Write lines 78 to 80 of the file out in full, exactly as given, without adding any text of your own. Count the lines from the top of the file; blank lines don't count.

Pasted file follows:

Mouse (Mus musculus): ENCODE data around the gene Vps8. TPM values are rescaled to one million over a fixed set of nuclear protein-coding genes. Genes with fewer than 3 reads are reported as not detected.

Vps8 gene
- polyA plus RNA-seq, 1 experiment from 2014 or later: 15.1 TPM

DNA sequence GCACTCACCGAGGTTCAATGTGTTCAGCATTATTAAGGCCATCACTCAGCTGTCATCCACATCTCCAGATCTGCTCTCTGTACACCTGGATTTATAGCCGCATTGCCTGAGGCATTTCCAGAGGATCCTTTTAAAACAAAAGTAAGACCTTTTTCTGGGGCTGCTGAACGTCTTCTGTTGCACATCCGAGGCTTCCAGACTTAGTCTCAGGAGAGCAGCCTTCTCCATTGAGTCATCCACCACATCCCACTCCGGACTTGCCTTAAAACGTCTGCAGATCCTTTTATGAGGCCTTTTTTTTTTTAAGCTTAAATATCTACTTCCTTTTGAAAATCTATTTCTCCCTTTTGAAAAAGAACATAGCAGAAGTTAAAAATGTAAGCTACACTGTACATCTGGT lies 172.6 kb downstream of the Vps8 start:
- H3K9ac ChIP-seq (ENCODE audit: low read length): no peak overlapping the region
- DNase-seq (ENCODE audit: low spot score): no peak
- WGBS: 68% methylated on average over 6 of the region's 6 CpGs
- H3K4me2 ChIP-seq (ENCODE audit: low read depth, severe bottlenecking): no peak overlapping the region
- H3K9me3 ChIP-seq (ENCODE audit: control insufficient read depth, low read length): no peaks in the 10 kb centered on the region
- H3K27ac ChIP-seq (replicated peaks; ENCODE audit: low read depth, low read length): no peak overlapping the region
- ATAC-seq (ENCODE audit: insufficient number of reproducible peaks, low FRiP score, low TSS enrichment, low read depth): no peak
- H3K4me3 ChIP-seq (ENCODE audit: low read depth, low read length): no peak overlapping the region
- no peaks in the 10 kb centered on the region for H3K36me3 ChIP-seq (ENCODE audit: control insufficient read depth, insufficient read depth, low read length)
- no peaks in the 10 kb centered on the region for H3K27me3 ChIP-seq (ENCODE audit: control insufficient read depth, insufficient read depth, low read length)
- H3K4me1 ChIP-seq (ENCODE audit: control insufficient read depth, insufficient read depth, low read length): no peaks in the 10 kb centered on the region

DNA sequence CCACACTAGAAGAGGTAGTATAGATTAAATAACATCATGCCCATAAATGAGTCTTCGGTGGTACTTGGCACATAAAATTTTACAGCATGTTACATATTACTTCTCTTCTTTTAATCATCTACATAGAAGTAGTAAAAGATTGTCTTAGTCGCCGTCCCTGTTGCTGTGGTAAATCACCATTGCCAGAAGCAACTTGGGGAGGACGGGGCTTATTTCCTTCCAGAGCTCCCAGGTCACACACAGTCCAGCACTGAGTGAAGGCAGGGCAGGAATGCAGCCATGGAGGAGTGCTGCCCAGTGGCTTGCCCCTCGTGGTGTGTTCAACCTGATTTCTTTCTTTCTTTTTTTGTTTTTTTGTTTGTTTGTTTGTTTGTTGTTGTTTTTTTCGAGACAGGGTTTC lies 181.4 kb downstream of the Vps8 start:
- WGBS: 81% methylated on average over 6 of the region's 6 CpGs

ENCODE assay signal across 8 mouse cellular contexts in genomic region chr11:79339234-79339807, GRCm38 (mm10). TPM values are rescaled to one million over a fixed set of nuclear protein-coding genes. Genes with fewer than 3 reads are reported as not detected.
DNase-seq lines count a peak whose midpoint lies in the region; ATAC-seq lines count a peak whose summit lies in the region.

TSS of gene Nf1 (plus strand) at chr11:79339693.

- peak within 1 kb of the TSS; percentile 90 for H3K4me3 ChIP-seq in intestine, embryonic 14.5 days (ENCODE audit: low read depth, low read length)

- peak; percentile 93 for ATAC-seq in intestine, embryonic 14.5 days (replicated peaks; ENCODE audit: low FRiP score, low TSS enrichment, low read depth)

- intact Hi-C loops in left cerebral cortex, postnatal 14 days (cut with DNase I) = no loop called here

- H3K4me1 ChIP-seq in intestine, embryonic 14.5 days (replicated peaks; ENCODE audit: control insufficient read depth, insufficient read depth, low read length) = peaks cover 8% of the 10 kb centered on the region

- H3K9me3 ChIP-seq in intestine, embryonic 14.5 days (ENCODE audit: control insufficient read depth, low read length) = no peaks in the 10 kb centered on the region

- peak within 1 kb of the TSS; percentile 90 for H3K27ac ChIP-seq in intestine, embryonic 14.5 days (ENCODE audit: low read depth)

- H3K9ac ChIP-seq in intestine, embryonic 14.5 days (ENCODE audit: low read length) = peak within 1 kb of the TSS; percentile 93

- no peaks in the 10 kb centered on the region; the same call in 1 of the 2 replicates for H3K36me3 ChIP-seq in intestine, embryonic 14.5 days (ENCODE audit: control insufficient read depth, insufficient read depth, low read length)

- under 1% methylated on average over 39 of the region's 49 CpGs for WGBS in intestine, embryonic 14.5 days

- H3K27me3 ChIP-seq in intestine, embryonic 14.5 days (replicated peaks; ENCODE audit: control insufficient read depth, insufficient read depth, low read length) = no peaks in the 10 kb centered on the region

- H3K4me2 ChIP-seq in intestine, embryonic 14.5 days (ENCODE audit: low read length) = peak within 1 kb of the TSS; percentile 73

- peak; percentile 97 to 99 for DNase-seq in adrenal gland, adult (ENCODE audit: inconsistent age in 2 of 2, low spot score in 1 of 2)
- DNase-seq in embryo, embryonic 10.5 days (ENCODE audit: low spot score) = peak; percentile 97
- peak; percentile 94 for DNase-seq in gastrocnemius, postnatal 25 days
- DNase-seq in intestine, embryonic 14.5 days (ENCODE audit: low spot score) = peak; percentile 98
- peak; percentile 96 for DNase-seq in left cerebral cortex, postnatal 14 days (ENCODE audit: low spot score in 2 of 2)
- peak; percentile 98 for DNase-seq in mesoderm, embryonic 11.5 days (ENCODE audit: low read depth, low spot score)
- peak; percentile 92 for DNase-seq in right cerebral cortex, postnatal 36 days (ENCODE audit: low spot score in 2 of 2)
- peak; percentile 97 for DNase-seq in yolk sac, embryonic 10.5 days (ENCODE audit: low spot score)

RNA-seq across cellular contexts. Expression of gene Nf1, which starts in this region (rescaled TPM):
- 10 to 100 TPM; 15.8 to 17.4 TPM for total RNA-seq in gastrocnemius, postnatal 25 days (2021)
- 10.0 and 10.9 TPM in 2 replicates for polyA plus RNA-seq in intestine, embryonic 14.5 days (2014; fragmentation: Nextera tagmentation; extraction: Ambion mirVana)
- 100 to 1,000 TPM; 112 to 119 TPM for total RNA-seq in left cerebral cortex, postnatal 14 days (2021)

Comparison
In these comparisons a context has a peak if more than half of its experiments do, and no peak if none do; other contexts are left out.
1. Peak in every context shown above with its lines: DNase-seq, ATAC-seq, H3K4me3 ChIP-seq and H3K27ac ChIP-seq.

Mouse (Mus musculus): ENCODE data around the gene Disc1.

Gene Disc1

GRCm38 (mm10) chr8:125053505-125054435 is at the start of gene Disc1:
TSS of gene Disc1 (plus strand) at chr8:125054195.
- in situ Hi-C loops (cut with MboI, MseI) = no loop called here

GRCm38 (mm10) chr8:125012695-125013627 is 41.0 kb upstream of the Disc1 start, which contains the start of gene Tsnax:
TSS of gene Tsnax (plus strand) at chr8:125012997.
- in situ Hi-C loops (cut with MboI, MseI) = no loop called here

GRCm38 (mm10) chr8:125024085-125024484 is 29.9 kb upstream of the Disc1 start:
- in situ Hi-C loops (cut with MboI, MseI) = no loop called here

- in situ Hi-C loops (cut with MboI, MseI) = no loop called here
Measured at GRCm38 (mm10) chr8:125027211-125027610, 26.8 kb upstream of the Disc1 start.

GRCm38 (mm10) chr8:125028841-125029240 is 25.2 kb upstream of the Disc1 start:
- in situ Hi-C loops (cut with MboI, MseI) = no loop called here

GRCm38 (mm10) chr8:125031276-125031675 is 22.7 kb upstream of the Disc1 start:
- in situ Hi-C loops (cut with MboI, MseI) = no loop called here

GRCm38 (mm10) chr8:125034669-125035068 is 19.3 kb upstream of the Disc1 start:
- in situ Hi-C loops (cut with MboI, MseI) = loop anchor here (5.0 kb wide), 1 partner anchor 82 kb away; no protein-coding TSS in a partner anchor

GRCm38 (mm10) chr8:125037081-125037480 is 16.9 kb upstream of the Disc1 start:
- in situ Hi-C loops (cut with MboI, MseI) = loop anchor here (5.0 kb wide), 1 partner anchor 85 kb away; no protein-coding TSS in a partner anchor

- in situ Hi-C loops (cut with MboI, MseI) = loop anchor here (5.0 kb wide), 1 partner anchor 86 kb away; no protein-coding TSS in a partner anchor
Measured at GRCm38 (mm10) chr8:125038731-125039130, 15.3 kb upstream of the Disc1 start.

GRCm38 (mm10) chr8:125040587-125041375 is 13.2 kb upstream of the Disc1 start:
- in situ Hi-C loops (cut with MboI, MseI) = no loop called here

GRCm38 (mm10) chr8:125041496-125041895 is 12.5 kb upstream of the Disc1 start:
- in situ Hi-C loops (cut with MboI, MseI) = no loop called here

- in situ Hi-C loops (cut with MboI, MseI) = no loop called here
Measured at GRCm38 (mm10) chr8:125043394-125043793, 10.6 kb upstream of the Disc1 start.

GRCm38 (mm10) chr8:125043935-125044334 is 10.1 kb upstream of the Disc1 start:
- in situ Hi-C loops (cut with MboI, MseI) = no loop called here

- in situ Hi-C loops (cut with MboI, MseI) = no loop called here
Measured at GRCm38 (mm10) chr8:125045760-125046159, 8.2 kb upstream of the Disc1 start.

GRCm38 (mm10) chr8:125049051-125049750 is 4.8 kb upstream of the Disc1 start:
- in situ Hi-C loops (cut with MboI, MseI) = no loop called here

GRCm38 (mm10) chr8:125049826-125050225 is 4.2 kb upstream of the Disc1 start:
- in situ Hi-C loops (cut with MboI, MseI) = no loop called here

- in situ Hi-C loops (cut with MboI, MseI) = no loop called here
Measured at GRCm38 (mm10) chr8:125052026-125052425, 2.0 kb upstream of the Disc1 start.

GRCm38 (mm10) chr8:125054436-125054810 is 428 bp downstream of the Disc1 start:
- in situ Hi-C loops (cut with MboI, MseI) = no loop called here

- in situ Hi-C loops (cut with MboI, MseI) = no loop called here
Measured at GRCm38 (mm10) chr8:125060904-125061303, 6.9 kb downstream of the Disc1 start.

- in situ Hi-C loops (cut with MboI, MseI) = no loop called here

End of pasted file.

Measured at GRCm38 (mm10) chr8:125045760-125046159, 8.2 kb upstream of the Disc1 start.

GRCm38 (mm10) chr8:125049051-125049750 is 4.8 kb upstream of the Disc1 start:
- in situ Hi-C loops (cut with MboI, MseI) = no loop called here